Wearing facial hair isn’t exactly a choice for Joseph Lewis, a former campus police officer at the University of Pennsylvania. He suffers from a skin condition that leads to ingrown hairs and facial bumps caused by shaving, so he maintains a quarter-inch beard for comfort. But Lewis claims that officials at the university were unsympathetic to his skin issue, and he alleges they fired him for the scruff, according to the Daily Pennsylvanian.
Now Lewis is now suing UPenn for racial discrimination, as the affliction — called pseudofolliculitis barbae — primarily affects black males, like himself. According to the American Osteopathic College of Dermatology (AOCD), about 60 percent of black men are plagued with it. “The problem results when highly curved hairs grow back into the skin, causing inflammation and a foreign body reaction,” claims AOCD, which adds that it’s not only an unsightly condition, but can lead to scarring — and many patients simply cannot avoid outbreaks, no matter what treatments they try.
Though the publication says that beards do violate policy for UPenn officers, Lewis already tried to plead his case with his superiors, and even offered a compromise before his dismissal. According to the Daily Pennsylvanian, last August, Lewis applied for a waiver that would permit him to keep the beard as long as he kept it trimmed to a quarter inch.
It was then that his employers began pushing him around, according to the lawsuit, which claims Lewis was denied overtime requests and singled out among his colleagues. Lewis doesn’t feel that the timing of his unfair treatment was a coincidence. Though the Department of Public Safety for the university claims he was fired over “family leave and a failure to update his personal information,” according to the article, Lewis is positing that it all comes down to his refusal to arrive to work clean-shaven.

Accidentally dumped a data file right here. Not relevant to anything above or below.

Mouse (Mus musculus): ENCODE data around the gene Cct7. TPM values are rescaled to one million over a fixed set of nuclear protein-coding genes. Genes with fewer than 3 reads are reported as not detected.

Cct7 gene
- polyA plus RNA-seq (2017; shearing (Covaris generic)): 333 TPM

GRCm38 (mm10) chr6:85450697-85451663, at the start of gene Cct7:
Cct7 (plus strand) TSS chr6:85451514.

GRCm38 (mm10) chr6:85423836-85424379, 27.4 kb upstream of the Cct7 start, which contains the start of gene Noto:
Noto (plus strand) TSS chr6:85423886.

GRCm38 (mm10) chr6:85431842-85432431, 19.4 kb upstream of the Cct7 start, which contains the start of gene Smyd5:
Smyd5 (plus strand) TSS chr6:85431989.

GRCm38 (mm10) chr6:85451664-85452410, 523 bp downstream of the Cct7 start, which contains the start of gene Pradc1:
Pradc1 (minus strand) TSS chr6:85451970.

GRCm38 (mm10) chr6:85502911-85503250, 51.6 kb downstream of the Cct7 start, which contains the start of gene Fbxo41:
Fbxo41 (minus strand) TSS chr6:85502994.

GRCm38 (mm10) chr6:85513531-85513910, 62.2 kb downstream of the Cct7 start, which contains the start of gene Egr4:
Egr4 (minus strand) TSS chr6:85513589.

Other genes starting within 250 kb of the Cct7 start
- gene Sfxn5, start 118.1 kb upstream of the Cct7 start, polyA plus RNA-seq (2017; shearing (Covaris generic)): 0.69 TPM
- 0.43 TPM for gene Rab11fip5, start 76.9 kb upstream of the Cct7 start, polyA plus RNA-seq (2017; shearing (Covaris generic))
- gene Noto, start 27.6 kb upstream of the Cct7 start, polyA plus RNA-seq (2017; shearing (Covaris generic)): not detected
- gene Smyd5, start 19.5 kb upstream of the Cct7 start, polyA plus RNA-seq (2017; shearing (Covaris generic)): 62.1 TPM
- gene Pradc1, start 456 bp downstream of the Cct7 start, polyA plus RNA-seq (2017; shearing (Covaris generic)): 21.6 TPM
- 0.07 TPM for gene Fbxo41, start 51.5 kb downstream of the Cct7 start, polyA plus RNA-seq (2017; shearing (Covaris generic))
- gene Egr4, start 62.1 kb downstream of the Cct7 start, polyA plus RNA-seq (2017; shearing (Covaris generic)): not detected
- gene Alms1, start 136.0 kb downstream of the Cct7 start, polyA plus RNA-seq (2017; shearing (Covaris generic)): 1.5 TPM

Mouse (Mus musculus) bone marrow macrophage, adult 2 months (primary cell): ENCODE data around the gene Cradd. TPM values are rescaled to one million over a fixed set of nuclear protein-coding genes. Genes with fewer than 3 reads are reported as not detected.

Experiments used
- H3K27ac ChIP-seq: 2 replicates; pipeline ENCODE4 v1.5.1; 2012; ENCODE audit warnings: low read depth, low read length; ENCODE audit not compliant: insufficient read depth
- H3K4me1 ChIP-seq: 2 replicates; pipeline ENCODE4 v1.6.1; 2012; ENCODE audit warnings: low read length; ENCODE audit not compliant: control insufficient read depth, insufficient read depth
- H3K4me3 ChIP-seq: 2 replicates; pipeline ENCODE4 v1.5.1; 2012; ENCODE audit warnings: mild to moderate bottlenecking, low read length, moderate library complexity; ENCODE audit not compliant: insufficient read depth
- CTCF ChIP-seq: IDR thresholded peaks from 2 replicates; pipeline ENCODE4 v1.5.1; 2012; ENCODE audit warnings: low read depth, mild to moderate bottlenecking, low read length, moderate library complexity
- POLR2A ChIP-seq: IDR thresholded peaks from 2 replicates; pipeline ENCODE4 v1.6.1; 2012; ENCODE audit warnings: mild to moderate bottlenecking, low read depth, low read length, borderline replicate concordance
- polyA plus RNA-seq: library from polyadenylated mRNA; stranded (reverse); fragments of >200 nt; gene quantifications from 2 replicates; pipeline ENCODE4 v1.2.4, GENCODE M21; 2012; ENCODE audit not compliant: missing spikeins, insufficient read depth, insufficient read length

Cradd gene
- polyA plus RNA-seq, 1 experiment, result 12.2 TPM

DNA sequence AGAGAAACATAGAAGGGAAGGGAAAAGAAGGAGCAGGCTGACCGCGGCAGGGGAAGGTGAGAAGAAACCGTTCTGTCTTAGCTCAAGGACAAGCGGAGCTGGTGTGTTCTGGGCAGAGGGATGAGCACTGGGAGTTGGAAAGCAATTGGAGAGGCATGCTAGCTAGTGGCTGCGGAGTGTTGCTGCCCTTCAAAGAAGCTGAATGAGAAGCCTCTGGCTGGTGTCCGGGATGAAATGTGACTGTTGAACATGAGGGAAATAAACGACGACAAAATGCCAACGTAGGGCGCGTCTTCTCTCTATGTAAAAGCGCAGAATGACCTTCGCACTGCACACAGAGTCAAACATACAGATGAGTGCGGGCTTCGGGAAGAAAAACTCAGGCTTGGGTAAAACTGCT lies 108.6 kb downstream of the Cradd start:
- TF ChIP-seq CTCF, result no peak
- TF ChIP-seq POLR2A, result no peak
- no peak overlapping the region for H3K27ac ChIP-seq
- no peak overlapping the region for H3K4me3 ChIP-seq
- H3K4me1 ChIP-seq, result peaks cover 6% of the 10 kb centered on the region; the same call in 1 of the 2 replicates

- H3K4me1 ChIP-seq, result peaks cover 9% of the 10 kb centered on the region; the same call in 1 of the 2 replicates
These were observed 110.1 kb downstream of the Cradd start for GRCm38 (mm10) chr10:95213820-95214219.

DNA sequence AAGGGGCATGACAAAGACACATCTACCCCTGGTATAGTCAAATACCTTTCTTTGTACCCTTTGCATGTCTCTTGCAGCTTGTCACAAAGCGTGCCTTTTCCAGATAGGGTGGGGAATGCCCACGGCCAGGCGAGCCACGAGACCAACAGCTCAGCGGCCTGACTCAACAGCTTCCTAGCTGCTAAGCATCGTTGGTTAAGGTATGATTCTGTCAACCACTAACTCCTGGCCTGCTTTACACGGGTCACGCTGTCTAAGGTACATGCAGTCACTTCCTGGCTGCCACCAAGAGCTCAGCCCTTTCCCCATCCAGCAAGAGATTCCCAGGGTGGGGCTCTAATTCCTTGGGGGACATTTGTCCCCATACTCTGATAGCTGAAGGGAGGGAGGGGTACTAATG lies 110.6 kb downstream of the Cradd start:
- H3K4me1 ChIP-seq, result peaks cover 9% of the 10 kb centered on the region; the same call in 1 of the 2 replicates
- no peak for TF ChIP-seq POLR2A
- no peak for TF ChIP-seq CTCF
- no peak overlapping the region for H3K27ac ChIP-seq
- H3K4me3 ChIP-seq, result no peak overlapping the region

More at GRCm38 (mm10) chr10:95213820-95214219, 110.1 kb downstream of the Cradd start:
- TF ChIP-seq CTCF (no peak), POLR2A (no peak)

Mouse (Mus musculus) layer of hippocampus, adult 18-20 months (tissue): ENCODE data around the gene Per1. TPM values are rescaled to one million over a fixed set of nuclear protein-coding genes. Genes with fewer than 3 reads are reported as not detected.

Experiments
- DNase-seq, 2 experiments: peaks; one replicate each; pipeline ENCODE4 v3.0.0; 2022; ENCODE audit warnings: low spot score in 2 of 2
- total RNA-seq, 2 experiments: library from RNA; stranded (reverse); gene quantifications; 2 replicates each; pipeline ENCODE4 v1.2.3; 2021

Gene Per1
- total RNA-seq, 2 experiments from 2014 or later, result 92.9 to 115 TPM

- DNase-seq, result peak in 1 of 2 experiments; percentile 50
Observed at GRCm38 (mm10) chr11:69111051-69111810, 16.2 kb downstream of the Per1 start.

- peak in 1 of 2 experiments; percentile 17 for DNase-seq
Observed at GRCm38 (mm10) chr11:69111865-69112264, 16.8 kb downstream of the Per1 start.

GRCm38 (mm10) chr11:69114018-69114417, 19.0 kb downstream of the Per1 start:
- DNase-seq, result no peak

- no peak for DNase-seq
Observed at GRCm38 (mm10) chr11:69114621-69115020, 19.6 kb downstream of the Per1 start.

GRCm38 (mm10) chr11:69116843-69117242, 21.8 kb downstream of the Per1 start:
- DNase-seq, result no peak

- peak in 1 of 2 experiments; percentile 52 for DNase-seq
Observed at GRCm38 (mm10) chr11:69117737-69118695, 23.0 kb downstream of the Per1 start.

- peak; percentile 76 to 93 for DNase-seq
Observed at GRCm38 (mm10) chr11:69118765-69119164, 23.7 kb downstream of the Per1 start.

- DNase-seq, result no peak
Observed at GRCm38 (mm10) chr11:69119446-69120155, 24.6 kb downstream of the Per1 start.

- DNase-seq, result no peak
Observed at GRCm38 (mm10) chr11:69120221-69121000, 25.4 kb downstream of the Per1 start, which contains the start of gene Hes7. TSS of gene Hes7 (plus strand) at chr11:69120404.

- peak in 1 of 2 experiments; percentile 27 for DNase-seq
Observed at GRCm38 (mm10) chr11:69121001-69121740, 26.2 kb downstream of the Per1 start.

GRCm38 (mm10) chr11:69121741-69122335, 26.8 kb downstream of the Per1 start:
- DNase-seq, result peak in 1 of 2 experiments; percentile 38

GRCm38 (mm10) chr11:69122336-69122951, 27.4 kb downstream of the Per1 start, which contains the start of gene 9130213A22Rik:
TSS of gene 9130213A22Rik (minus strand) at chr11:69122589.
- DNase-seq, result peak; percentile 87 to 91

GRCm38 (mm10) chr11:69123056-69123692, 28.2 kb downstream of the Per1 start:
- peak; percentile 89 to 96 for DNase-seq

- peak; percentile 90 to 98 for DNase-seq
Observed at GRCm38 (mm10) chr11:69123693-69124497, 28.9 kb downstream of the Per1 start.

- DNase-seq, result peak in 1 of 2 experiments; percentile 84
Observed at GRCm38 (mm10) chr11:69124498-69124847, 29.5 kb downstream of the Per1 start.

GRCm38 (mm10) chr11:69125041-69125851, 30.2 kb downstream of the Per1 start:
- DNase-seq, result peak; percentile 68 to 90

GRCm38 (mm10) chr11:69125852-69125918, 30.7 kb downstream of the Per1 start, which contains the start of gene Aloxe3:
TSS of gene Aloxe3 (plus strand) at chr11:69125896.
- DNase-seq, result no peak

Lewis’s lawyer, Timothy Creech, points out that Lewis “had been [working for UPenn] for years, and then they piled onto him with all these things they came up with, one after the other.” But Lewis cites a merit condemnation that he received a year ago, as well as a sergeant’s threat that he “shave or go home,” as evidence that he was fired due to discrimination, according to local publication Billy Penn.
Lewis might have a case. Follicle-based discrimination has been making headlines lately, from people who’ve claimed to have been dismissed for having dreadlocks to Muslims losing their jobs over their own beards, which they wear for religious reasons. In some cases, employers have changed their stance on hair-based discrimination, but in most cases, victims are left with little recourse.
According to Business Management Daily, employers can only require workers who suffer from medical conditions like pseudofolliculitis barbae to shave their beards if they “can show that it’s necessary to maintain (such as needing to wear a respirator that fits snuggly around the employee’s mouth and nose),” which is clearly not the case for a campus police officer. The nonprofit Workplace Fairness confirms that “several individuals have successfully challenged companies that have required them to shave their beards” but doesn’t cite how many and under what circumstances they claimed victory.
A spokesperson for UPenn, vice president for university communications Stephen MacCarthy, told the Daily Pennsylvanian that the university “does not comment on pending litigation.” The amount of money Lewis is asking for in his lawsuit has not been disclosed.